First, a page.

If you cannot pick up your trailer, we will gladly ship it to you. We have shipped to all areas of the US and even overseas. We will try to get you the lowest total shipping cost. Please contact us to get a shipping quote.

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    Do I need to title and license it before picking up?

    If you are driving straight (or relatively straight) home, you do not need it titled or licensed for the trip home. You will be given a dated bill of sale and an MSO (Manufacturer's Statement of Origin). If you are stopped, present these to the officer as proof that you have recently purchased your trailer. Also, if you are not in your home state, the officer can't ticket you for not having a plate, since they can't enforce other states' laws.

    If you are planning on taking the "scenic" route home, you may want to get your title and license ahead of time. Contact us for info on how to do this.

    You should always check with you insurance company to make sure your trailer is adequately covered for the ride home.

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    Do I have to pay Wisconsin Sales Tax?

    If you pick up your Camp-Inn teardrop, you will have to pay 5.5% sales tax in Wisconsin.
    When you register your Camp-Inn in your home state, any sales tax paid in Wisconsin should be deducted from the amount due in your home state. Check with your home state DMV to verify your state's rules

    EXAMPLE
    If you live in California and your local sales tax is 7.5 %:
    5.5 % sales tax paid to Wisconsin when you pick up your trailer.
    2.0 % sales tax paid to California when you register your trailer.
    7.5 % TOTAL sales tax paid.

    If you have your Camp-Inn delivered or shipped to you, you will not have to pay any sales tax to Wisconsin, but you WILL have to pay the full amount of your local sales tax (7.5 % in example above) when you register your trailer.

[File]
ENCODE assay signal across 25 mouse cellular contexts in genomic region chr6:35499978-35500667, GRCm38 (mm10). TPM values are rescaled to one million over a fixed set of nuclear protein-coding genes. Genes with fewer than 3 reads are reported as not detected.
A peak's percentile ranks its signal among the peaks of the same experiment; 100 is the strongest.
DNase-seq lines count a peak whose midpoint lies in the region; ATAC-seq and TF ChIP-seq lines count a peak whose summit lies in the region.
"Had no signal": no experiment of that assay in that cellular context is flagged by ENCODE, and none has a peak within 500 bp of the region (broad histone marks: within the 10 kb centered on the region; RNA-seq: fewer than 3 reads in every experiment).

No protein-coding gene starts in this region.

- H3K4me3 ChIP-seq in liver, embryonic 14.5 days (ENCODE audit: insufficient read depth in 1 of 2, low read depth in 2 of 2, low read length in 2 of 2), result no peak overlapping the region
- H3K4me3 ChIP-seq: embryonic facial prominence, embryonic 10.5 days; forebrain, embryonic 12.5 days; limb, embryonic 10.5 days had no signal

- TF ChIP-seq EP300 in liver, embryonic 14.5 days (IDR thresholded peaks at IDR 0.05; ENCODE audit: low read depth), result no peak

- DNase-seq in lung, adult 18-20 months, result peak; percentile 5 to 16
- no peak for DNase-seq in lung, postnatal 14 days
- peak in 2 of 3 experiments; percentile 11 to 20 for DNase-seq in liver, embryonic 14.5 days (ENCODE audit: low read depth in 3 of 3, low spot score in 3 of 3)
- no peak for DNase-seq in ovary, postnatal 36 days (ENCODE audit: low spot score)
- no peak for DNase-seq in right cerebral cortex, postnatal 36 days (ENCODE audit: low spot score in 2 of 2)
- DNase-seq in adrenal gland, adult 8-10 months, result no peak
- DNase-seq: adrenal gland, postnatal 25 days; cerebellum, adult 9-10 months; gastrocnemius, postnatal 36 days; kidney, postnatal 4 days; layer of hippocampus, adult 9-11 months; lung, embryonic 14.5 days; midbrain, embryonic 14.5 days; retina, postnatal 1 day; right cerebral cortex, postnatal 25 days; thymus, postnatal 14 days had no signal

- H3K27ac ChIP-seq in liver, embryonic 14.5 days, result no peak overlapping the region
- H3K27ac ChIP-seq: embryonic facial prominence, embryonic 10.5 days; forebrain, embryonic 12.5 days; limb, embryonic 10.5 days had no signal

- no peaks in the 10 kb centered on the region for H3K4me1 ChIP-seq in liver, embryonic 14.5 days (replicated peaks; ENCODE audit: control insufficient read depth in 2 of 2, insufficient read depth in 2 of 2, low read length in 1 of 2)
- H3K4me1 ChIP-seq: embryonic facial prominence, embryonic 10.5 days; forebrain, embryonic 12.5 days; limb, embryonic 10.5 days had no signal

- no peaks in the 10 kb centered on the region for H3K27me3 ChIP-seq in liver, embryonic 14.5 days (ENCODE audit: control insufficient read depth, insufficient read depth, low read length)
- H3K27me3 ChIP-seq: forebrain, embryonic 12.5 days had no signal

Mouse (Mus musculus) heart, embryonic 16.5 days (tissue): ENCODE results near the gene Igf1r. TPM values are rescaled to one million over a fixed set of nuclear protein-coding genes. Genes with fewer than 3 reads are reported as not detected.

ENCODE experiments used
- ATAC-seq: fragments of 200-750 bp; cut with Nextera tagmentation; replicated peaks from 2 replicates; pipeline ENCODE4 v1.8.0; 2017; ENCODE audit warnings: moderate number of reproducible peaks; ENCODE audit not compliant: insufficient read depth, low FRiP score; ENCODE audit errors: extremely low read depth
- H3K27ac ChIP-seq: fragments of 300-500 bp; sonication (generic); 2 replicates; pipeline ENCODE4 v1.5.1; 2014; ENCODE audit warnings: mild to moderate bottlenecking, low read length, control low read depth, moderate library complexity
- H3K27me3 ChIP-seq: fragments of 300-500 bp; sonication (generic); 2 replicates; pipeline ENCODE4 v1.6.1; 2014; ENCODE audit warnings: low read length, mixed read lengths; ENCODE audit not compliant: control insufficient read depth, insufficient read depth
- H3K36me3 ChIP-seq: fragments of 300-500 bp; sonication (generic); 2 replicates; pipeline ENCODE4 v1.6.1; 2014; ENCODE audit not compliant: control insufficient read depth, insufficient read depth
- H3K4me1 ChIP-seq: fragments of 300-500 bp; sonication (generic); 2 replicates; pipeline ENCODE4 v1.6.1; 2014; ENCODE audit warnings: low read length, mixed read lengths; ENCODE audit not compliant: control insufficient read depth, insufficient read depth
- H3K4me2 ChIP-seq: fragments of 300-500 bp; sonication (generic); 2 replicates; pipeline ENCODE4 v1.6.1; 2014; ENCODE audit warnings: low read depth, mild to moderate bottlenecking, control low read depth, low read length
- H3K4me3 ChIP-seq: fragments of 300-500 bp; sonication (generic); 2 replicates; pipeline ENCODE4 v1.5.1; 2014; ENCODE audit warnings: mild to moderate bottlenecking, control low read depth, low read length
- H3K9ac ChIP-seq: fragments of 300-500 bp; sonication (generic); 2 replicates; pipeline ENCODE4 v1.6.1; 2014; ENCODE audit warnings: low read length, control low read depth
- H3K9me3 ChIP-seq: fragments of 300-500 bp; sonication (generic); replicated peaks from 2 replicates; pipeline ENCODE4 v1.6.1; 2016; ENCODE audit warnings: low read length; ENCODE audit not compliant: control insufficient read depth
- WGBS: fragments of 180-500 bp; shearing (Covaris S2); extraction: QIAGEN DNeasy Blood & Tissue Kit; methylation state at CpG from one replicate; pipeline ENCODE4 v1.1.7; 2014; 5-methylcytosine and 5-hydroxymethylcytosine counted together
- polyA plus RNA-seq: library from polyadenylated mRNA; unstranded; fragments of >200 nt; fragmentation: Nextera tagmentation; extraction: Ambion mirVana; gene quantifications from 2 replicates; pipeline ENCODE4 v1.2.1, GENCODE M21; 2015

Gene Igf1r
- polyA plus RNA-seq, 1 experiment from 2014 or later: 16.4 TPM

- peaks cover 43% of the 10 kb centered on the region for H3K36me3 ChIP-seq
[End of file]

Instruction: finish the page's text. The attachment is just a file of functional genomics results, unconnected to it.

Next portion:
If your local sales tax is lower than 5.5%, or you have no state sales tax, please contact us and we may be able to arrange a pick-up or delivery option that will minimize the sales tax paid.

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    What type of vehicles can tow it?

    Since the Camp-Inn 500 and 550 models weigh between 800-1100 lbs and have a tongue weight of about 130-160 lbs, the Camp-Inn can be easily towed with a mid-size car or larger. Most four cylinder cars are able to tow a lightly loaded Camp-Inn. The 560 model weighs about 1200-1300 lbs and has a 165-170 lbs tongue weight. For the 560 we recommend a 6 cylinder car, small SUV, minivan, or larger vehicle. Check with your auto dealer to find out the towing specifications for your vehicle.
    (the trailer's weight varies depending on model and options) Contact us if you are concerned about the trailer weight and we will discuss how to keep the weight down.

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    Do I need electric brakes?

    This answer depends on where you live and what kind of tow vehicle you have. A few states require electric brakes for trailers the size of a teardrop. If you have a smaller tow vehicle, or plan to do driving in mountainous areas, you may want electric trailer brakes even if they are not required by your state.

    STATEBRAKES Required if
    gross weight over
    California1500 lbs
    Idaho1500 lbs
    New York1000 lbs net*
    New JerseyAll
    Oregon1000 lbs
    Rhode IslandAll
    Utah**
    Wyoming**
    All Other States2000 lbs or more
    * Empty trailer weight.
    ** Must be able to stop within 40' at 20 m.p.h.

    This may spark another question...If my teardrop weighs less than 1000 lbs, do I still need brakes? The weight listed above is the gross weight (gross weight equals the weight of the trailer plus the weight of the cargo...food, gear, water, etc.). Camp-Inn trailers are designed and rated at gross weight of 2000 lbs.

    Here's the tricky part...Camp-Inn can reduce the gross weight rating of the trailer. We don't do anything different building the trailer, but when we stamp the manufacturer's tag, we stamp in 1500 lbs instead of 2000 lbs. The trailer is still CAPABLE of a gross weight of 2000 lbs but LEGALLY it can only have a gross weight of 1500 lbs. So if your Camp-Inn trailer weighed 900 lbs empty, you could LEGALLY carry up to 600 lbs of gear (1500 - 900 = 600 lbs).

    For example: If you are from California, and don't want electric brakes, Camp-Inn is required by law to limit your gross trailer weight to 1500 lbs (even though the same trailer in Wisconsin would have a gross rating of 2000 lbs).